At Saturday’s dedication of Fountain Park, speakers are likely to refer to the new park and its massive water fountain as a “magnificent ornament to Rock Hill,” one that is “beautiful (and) modern in every respect.”
Those words, however, come not from Saturday’s speeches, but from a 1910 edition of The Evening Herald describing the Friedheim mansion — the White Palace as it was known, which once occupied a downtown block bounded by Main, Black and Saluda streets and Elizabeth Lane – the park’s site.
The words, whether today’s or those of yesteryear, resonated with Sophia Beers of Rock Hill. She lived a year at the Friedheim mansion as a teenager, her grandfather’s home, while her parents’ place was being renovated.
“I’m so thrilled that something so beautiful is downtown and it replaces something that was once so beautiful too,” Beers said Friday.
She plans to be at the park’s 9:30 a.m. dedication.
With more than 30 rooms and a front porch that featured six Corinthian columns, the mansion was one of the most impressive residences in Rock Hill from its completion in 1909 until it was dismantled in 1953. The city purchased the land for $125,000 and turned it into a parking lot to serve downtown businesses.
The mansion was the home of Arnold Friedheim, who ran Friedheim’s department store on Main Street, now the site of the Wells Fargo bank. Sophia Beers took over the department store in 1964 and closed it a year later.
The house was massive, serving a large Friedheim family which included 12 children, and two bachelor brothers August and Julius, and in later years, grandchildren, among them Beers.
Beers remembers the mansion as a gathering place where salesmen came for lunch, the Rev. Walter Lee Lingle, minister at First Presbyterian Church and later president of Davidson College, frequently dined, and that Sunday’s family dinner was a massive table set for “no less than 22 people.”
She also remembers spending Saturdays at the mansion with her uncle Sam Friedheim to listen to opera on the radio.
“It was a happy, happy place,” she said.
Now that the site is a park and no longer an unused parking lot Beers is excited to the see the land again become a gathering place where there is laughter and music.
Beers, city officials and business leaders also hope the park, and its companion, the Fountain Park Place office building, set the stage for the next downtown surge, adding more businesses and jobs.
The impetus for the park and office building started about eight years ago when the Rock Hill City Council considered a request to build multi-family housing on the parking lot, remembers Mayor Doug Echols.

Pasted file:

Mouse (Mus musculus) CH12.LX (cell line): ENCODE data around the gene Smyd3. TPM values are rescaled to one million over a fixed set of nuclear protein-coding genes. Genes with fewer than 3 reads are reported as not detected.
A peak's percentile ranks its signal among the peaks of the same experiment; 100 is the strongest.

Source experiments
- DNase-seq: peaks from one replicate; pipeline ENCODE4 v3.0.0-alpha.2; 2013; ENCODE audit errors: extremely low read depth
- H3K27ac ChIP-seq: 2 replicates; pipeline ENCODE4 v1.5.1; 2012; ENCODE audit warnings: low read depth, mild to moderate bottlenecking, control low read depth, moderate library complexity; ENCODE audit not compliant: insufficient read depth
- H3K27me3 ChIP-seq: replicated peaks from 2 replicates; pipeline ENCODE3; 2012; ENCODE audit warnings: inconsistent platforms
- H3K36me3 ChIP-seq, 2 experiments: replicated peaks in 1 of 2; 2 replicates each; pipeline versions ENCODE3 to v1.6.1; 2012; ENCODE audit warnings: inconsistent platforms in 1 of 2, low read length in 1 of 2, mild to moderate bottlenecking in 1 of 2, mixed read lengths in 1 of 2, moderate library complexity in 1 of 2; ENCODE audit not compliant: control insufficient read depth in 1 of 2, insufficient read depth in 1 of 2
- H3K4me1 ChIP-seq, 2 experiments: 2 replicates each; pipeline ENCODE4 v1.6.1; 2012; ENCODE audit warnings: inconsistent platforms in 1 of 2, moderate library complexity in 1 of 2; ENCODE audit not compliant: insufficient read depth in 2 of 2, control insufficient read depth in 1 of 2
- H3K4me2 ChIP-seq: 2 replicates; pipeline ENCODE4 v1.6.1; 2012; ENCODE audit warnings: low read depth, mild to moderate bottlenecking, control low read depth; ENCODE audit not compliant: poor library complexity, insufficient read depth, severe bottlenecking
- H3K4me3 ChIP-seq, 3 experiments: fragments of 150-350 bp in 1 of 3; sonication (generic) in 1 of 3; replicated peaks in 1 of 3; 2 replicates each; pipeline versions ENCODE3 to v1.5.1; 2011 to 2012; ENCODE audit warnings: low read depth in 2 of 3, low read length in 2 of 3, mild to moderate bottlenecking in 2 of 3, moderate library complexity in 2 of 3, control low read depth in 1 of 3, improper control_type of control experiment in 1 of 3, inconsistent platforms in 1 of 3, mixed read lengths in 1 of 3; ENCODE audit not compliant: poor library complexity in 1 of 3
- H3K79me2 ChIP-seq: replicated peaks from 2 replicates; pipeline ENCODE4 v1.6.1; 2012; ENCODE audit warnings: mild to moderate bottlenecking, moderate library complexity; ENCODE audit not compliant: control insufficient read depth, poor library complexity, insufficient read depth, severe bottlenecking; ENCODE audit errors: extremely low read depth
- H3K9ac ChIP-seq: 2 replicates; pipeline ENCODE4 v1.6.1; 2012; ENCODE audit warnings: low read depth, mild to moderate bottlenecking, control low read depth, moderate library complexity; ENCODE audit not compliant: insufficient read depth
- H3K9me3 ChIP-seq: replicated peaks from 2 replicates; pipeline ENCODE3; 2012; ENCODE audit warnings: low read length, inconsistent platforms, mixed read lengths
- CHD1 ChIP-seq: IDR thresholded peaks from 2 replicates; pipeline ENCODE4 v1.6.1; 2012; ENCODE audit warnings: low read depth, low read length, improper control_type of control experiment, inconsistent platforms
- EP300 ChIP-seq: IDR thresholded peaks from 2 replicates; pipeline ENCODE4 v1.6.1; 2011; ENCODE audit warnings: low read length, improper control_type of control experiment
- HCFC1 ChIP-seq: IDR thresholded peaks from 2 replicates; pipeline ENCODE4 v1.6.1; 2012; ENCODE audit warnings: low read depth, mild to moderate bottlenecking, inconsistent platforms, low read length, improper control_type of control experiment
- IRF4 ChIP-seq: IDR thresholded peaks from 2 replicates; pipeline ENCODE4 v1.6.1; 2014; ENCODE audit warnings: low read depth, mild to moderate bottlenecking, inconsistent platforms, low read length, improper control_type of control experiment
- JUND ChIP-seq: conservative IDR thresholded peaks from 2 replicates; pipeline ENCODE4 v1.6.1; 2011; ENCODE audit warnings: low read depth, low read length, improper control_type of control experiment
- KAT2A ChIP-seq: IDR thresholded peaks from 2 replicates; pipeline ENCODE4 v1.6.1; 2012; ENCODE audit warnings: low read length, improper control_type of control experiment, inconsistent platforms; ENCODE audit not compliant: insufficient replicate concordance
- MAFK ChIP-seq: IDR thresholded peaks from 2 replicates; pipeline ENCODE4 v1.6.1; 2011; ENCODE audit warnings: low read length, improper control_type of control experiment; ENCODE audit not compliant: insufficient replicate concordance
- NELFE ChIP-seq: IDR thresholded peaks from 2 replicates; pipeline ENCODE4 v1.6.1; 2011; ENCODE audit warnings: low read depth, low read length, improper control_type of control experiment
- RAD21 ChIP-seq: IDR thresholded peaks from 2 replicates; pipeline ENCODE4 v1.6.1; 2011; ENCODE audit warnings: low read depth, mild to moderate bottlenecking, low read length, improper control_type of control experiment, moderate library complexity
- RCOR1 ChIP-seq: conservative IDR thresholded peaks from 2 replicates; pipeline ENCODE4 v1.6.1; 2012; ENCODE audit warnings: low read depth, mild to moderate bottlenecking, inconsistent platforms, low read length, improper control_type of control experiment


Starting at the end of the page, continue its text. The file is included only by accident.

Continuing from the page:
“We couldn’t get the support we needed for that project and I then asked what do we want there?” Echols said.
Comporium owned most of the land adjacent to the then parking lot.
Talks with Comporium officials led to a public-private partnership between the city and the utility to develop the land. The concept was initially called “Downtown East” and called for a park and water fountain, that would become a destination for residents and visitors alike, an office building, a hotel and a performing arts center.
The $9 million, four-story office building opened in October. It is about 60 percent leased. The Rock Hill law firm of Morton and Gettys was the first to move in. Regus, which leases office space, and TD Bank recently signed leases.
Developer Warren Norman Co. hopes to bring a restaurant to empty, first-floor space with the park being a draw for restaurant owners and dining patrons alike.
Increased property values from the office building allowed the city to fund the $5 million park, Echols said. The fountain was funded by a $1.2 million grant from the Foundation of the Carolinas.
Comporium and the Warren Norman Co. are studying the feasibility of a “boutique” hotel that would have between 80 and 90 rooms and maybe a restaurant. Warren Norman said the likelihood of a hotel was one reason Regus leased space in the Fountain Park Place.
A three-part feasibility study is being conducted for a downtown arts center. Phase one looked at the need for a center, determining a 500- to 800-seat center could work. The other parts of the study are ongoing: looking at how a center would operate, a possible budget and how much would need to be raised to build and maintain a center, said Matt Dosch of Comporium.
The success of the park and office building will increase the willingness of investors to back other downtown economic projects such as the Knowledge Park redevelopment of the Bleachery textile site, said developer Skip Tuttle.
Echols said the park and office building, as well as those planned, represents a “giant step forward” for downtown, making it a destination. The park, he said, “exceeds my expectations.”
For some, business already has picked up.
Melba Peterson, who has run the East Main Guest House for 24 years, reports this is her best year ever. “Something is in the air,” she said.
East Main Guest House serves a variety of visitors, from those traveling north or south on Interstate 77 to those visiting friends here. Peterson said the word most often spoken of downtown is “charming” and the fountain adds to that charm.
“It’s the big draw,” Peterson said. Those who don’t come downtown “have no clue what they missing.”